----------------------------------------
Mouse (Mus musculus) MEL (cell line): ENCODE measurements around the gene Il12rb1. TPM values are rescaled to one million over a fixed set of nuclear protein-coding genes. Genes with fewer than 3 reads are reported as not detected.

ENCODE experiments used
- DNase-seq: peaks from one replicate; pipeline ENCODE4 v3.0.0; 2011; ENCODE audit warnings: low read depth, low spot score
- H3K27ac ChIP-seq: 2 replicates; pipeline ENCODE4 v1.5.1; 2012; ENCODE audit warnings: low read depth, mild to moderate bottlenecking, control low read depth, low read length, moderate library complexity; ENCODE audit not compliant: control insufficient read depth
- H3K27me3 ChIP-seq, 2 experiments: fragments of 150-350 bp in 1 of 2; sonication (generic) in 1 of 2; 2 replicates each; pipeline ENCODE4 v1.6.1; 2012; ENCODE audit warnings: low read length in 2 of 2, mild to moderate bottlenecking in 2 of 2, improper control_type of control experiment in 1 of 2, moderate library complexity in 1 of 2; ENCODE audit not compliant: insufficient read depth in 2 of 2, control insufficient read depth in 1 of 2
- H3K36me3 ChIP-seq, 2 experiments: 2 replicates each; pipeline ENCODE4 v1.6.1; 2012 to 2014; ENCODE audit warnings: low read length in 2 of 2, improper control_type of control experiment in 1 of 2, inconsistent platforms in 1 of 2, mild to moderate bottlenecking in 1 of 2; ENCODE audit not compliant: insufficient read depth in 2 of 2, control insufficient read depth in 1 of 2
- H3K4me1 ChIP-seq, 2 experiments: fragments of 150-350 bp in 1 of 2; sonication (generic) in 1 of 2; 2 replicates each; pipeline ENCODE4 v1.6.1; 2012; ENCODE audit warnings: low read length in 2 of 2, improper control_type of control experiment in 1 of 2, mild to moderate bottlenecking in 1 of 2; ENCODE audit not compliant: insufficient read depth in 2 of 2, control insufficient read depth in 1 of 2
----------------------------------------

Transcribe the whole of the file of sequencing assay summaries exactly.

Mouse (Mus musculus) MEL (cell line): ENCODE measurements around the gene Il12rb1. TPM values are rescaled to one million over a fixed set of nuclear protein-coding genes. Genes with fewer than 3 reads are reported as not detected.

ENCODE experiments used
- DNase-seq: peaks from one replicate; pipeline ENCODE4 v3.0.0; 2011; ENCODE audit warnings: low read depth, low spot score
- H3K27ac ChIP-seq: 2 replicates; pipeline ENCODE4 v1.5.1; 2012; ENCODE audit warnings: low read depth, mild to moderate bottlenecking, control low read depth, low read length, moderate library complexity; ENCODE audit not compliant: control insufficient read depth
- H3K27me3 ChIP-seq, 2 experiments: fragments of 150-350 bp in 1 of 2; sonication (generic) in 1 of 2; 2 replicates each; pipeline ENCODE4 v1.6.1; 2012; ENCODE audit warnings: low read length in 2 of 2, mild to moderate bottlenecking in 2 of 2, improper control_type of control experiment in 1 of 2, moderate library complexity in 1 of 2; ENCODE audit not compliant: insufficient read depth in 2 of 2, control insufficient read depth in 1 of 2
- H3K36me3 ChIP-seq, 2 experiments: 2 replicates each; pipeline ENCODE4 v1.6.1; 2012 to 2014; ENCODE audit warnings: low read length in 2 of 2, improper control_type of control experiment in 1 of 2, inconsistent platforms in 1 of 2, mild to moderate bottlenecking in 1 of 2; ENCODE audit not compliant: insufficient read depth in 2 of 2, control insufficient read depth in 1 of 2
- H3K4me1 ChIP-seq, 2 experiments: fragments of 150-350 bp in 1 of 2; sonication (generic) in 1 of 2; 2 replicates each; pipeline ENCODE4 v1.6.1; 2012; ENCODE audit warnings: low read length in 2 of 2, improper control_type of control experiment in 1 of 2, mild to moderate bottlenecking in 1 of 2; ENCODE audit not compliant: insufficient read depth in 2 of 2, control insufficient read depth in 1 of 2